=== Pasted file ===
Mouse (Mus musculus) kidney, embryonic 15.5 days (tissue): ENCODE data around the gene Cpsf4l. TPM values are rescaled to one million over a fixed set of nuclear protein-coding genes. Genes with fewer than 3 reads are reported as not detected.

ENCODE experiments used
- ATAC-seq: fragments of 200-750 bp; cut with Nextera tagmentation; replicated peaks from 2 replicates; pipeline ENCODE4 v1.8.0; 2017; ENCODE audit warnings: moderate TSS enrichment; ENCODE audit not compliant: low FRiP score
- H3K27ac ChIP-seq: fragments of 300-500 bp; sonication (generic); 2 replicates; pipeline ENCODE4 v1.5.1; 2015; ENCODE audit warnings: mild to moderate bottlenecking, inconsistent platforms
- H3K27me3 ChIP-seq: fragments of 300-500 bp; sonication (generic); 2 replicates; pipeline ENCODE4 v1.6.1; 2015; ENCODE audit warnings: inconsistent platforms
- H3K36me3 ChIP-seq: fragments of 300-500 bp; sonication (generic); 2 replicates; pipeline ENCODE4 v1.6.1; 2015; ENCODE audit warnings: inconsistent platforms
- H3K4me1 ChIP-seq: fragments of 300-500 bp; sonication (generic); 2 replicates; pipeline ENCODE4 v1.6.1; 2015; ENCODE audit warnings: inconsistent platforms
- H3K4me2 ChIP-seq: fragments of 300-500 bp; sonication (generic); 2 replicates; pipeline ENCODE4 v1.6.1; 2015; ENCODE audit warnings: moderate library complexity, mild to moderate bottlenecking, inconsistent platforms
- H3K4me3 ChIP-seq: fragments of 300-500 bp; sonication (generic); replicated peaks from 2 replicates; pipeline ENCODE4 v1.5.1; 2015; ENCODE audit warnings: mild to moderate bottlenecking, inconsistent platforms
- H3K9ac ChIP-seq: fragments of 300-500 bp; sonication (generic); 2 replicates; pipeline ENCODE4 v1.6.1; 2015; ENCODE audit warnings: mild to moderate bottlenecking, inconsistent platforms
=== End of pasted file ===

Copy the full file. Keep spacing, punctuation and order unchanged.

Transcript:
Mouse (Mus musculus) kidney, embryonic 15.5 days (tissue): ENCODE data around the gene Cpsf4l. TPM values are rescaled to one million over a fixed set of nuclear protein-coding genes. Genes with fewer than 3 reads are reported as not detected.

ENCODE experiments used
- ATAC-seq: fragments of 200-750 bp; cut with Nextera tagmentation; replicated peaks from 2 replicates; pipeline ENCODE4 v1.8.0; 2017; ENCODE audit warnings: moderate TSS enrichment; ENCODE audit not compliant: low FRiP score
- H3K27ac ChIP-seq: fragments of 300-500 bp; sonication (generic); 2 replicates; pipeline ENCODE4 v1.5.1; 2015; ENCODE audit warnings: mild to moderate bottlenecking, inconsistent platforms
- H3K27me3 ChIP-seq: fragments of 300-500 bp; sonication (generic); 2 replicates; pipeline ENCODE4 v1.6.1; 2015; ENCODE audit warnings: inconsistent platforms
- H3K36me3 ChIP-seq: fragments of 300-500 bp; sonication (generic); 2 replicates; pipeline ENCODE4 v1.6.1; 2015; ENCODE audit warnings: inconsistent platforms
- H3K4me1 ChIP-seq: fragments of 300-500 bp; sonication (generic); 2 replicates; pipeline ENCODE4 v1.6.1; 2015; ENCODE audit warnings: inconsistent platforms
- H3K4me2 ChIP-seq: fragments of 300-500 bp; sonication (generic); 2 replicates; pipeline ENCODE4 v1.6.1; 2015; ENCODE audit warnings: moderate library complexity, mild to moderate bottlenecking, inconsistent platforms
- H3K4me3 ChIP-seq: fragments of 300-500 bp; sonication (generic); replicated peaks from 2 replicates; pipeline ENCODE4 v1.5.1; 2015; ENCODE audit warnings: mild to moderate bottlenecking, inconsistent platforms
- H3K9ac ChIP-seq: fragments of 300-500 bp; sonication (generic); 2 replicates; pipeline ENCODE4 v1.6.1; 2015; ENCODE audit warnings: mild to moderate bottlenecking, inconsistent platforms